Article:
Georgian parliament declares Russian peacekeepers ‘occupiers’
All Russian troops in the conflict zone are “occupiers”, according to a resolution in the Georgian parliament. It said that all military units, except those allowed by the Georgian constitution, are illegal. Thursday’s sitting of parliament ha
Earlier this week, Tbilisi recalled most of its embassy staff from Moscow.
The parliament has also called on the government to cancel all agreements which allow Russian peacekeepers to remain in the disputed republics. These include the UN-backed ceasefire deals of the 1990s.
The Georgian military launched an attack against South Ossetia on August 8, 2008.
Shortly afterwards, Russia called an emergency session of the UN Security Council in an attempt to end the Georgian aggression, but it didn’t bring any results.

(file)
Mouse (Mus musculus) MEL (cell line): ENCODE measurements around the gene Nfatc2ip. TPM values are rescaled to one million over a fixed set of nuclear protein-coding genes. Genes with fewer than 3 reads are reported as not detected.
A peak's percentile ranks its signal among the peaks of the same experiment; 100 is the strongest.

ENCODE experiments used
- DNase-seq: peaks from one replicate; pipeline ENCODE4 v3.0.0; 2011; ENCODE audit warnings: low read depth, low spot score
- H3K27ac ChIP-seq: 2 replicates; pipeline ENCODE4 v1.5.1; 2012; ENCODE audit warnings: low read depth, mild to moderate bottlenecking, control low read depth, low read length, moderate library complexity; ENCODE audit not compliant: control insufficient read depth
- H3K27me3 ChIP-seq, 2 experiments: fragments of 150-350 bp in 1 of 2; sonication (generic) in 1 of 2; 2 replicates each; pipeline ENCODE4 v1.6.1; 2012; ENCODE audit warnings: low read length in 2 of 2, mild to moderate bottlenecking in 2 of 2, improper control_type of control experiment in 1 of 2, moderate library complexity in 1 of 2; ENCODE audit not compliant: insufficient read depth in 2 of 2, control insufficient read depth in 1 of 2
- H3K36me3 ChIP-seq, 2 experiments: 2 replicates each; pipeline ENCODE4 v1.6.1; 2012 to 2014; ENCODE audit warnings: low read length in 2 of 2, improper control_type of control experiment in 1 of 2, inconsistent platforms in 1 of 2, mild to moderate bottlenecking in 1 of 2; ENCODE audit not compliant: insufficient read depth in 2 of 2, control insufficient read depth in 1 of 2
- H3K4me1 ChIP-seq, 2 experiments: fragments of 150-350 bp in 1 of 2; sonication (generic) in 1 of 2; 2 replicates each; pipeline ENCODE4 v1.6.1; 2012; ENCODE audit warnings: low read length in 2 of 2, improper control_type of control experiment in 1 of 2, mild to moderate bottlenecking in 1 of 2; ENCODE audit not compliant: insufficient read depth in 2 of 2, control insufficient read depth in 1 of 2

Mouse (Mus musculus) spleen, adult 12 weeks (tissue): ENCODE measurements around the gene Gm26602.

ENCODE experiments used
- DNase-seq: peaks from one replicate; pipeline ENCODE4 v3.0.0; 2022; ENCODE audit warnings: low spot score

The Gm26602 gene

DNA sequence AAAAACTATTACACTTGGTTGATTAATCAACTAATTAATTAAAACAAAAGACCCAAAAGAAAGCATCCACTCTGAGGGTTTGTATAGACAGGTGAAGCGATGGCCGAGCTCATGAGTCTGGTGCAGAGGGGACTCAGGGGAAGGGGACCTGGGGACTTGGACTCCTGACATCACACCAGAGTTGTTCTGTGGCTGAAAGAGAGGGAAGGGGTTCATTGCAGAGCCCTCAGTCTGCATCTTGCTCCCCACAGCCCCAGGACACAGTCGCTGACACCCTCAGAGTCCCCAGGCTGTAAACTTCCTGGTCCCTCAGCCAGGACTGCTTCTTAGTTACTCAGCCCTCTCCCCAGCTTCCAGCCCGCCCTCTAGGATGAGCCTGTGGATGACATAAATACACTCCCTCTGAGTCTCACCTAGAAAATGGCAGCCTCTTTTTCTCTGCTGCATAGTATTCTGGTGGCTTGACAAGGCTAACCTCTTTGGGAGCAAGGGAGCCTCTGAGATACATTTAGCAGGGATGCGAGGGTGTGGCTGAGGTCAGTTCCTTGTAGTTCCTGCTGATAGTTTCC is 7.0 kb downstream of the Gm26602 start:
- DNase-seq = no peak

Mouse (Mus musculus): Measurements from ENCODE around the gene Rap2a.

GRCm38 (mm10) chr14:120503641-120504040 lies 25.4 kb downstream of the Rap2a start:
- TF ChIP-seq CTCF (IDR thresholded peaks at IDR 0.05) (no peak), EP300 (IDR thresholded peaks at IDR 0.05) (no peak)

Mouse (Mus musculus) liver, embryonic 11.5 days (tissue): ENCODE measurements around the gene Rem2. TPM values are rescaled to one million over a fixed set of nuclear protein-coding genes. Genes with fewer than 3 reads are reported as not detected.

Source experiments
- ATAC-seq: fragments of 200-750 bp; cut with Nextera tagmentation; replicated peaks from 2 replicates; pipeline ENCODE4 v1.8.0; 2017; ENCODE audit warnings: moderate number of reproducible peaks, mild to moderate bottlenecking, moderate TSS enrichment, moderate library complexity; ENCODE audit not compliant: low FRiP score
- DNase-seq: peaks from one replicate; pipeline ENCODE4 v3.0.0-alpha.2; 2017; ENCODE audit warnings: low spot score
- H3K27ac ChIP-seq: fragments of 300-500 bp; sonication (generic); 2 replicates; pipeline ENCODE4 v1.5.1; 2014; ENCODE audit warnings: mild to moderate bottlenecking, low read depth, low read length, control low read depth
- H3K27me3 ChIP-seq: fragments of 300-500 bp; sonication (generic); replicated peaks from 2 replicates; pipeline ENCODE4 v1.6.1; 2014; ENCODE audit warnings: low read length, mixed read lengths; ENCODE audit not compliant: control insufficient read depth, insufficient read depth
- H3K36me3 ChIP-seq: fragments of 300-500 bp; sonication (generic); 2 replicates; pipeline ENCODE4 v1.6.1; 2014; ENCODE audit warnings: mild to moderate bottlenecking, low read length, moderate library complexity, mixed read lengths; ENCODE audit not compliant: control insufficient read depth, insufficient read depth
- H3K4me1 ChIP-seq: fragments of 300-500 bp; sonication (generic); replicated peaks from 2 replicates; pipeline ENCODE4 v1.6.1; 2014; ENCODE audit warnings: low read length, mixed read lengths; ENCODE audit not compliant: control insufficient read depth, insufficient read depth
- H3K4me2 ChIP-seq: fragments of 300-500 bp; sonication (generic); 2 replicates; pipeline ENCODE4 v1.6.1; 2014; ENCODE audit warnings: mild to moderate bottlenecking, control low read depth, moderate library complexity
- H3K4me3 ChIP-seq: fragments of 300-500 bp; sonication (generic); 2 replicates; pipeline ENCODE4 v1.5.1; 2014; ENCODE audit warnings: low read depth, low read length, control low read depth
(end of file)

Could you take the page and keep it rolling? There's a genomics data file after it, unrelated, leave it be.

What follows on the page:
Taking into consideration that many in South Ossetia had Russian passports, President Dmitry Medvedev ordered elements of Russia’s 58th Army to enter the conflict zone – the move Georgia called an invasion.
On Tuesday Russia recognised the independence of the republics of Abkhazia and South Ossetia.
Moscow says the decision to break off ties will not have a negative impact on Russia.
Konstantin Kosachev, Head of the Russian State Duma Foreign Affairs Committee, said: “Of course it will be a regrettable step. Even though we may have different views on the conflict, Russia and Georgia are still neighbours. I’m sure both are equally interested in developing partnership and co-operation. Our relationship is not built around this conflict only. I’m deeply convinced that even now the relationship between the two nations still remains normal.”